Andrew Forrest’s new east coast gas play is just another disastrous chapter in Australia’s gas monstrosity. Via AFR today: AIE is the sponsor of not one of but three separate plans to import LNG for sale into domestic gas markets. Forrest has involved himself though his privately owned energy play, Squadron Energy. He was introduced


Shall we give LNG import rights to the export cartel?

More absolute garbage today on gas, via The Australian: Oil and gas giants Royal Dutch Shell and ExxonMobil have been urged to consider the development of liquefied natural gas import terminals on Australia’s east coast as the race to build the first of the facilities intensifies. Saul Kavonic, the principal Australasia analyst for international consultancy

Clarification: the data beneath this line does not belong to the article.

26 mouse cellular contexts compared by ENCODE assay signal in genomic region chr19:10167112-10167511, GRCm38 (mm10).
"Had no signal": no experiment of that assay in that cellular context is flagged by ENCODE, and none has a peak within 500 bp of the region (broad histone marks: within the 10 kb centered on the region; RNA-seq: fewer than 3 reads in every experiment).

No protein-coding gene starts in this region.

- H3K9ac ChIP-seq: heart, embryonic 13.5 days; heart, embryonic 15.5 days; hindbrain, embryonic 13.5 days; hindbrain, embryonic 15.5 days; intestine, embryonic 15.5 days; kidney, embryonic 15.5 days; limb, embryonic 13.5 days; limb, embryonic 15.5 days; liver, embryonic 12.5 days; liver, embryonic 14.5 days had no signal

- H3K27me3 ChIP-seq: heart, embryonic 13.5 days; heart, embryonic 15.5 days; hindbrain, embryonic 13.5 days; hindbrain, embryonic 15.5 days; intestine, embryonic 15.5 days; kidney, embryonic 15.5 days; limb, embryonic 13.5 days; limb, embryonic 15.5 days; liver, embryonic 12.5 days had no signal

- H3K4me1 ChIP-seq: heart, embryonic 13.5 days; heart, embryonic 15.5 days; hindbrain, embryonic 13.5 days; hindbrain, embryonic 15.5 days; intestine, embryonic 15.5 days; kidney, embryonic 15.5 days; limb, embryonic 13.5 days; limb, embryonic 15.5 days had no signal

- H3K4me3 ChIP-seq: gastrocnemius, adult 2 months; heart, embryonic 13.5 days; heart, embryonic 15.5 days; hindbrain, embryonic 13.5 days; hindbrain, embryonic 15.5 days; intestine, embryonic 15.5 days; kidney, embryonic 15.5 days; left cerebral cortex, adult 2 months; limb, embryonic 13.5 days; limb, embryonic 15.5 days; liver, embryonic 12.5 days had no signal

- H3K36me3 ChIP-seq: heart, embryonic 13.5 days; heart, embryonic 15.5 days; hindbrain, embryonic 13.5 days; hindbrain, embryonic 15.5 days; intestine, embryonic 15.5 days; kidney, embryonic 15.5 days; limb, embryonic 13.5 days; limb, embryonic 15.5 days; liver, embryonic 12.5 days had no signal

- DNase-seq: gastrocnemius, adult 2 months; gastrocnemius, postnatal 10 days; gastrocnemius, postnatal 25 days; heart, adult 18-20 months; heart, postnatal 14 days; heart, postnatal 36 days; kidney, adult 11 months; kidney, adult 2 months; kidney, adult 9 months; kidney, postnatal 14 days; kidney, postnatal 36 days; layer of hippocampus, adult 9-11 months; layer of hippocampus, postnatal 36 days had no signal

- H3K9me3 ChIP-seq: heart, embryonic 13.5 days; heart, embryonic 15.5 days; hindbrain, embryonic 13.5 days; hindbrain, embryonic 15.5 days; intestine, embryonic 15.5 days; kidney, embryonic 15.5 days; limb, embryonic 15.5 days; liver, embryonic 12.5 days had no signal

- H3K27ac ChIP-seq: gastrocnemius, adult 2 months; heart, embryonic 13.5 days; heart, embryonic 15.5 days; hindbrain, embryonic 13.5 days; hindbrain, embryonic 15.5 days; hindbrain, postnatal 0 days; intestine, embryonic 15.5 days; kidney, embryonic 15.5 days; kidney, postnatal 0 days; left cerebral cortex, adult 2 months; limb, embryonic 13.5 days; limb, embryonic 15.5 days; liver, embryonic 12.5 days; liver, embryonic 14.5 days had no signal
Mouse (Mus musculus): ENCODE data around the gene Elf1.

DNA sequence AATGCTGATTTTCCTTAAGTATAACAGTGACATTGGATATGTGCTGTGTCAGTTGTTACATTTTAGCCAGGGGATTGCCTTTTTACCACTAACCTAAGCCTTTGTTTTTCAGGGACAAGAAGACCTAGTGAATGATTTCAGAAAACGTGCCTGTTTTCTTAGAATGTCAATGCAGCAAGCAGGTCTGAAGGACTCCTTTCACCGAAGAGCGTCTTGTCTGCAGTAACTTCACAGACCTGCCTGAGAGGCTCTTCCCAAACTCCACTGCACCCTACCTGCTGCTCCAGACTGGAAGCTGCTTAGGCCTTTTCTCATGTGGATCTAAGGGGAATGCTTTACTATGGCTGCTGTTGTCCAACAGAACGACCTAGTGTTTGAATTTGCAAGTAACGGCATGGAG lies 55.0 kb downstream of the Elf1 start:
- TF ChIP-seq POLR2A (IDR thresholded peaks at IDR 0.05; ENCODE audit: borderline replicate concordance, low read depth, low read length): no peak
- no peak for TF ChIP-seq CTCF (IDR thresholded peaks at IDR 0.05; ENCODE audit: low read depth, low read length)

Coaliton wedges self as energy loons take over asylum

It’s all bodice ripping, hair pulling and hysteria now, at The Australian: Craig Kelly, backed by Tony Abbott, called for the competition watchdog to be given new powers that would make it “crystal clear” that closing down a essential service utility when there were “other options”, such as selling to another player, was anti-competitive behaviour.


Block the Santos takeover or commit suicide by gas

Via The Australian: Leading gas market analysts Wood Mackenzie and EnergyQuest are tipping east coast gas prices to rise above $10 a gigajoule, despite federal government and gas industry moves to divert more supplies to domestic markets. …Wood Mackenzie said east coast prices were forecast to head to between $10 and $13 a gigajoule. …Mr


One Nation makes perfect sense on gas market reform